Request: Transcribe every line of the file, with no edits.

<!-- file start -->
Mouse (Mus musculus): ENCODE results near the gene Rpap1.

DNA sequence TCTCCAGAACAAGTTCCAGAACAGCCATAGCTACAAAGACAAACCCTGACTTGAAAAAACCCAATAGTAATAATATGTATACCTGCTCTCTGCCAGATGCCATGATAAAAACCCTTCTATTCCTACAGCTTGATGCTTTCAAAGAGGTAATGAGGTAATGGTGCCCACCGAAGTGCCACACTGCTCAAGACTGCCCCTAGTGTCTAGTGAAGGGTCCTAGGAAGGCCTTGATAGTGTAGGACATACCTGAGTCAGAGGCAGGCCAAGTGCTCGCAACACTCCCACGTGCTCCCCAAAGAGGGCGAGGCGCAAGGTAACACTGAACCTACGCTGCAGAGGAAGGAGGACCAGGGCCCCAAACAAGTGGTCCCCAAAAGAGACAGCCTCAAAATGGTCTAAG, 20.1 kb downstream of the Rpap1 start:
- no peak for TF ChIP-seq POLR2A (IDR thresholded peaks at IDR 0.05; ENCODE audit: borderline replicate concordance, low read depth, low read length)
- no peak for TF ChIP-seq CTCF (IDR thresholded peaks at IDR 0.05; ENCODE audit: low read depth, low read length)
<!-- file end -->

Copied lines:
Mouse (Mus musculus): ENCODE results near the gene Rpap1.

DNA sequence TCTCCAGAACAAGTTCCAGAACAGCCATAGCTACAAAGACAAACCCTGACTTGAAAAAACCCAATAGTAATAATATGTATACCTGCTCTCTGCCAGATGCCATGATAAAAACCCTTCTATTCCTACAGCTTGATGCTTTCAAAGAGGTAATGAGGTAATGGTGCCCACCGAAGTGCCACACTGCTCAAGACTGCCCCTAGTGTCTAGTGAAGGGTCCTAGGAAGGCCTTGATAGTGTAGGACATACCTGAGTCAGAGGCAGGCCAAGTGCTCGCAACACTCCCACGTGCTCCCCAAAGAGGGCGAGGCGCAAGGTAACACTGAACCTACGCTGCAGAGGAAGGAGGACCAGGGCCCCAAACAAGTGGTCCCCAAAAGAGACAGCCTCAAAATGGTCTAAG, 20.1 kb downstream of the Rpap1 start:
- no peak for TF ChIP-seq POLR2A (IDR thresholded peaks at IDR 0.05; ENCODE audit: borderline replicate concordance, low read depth, low read length)
- no peak for TF ChIP-seq CTCF (IDR thresholded peaks at IDR 0.05; ENCODE audit: low read depth, low read length)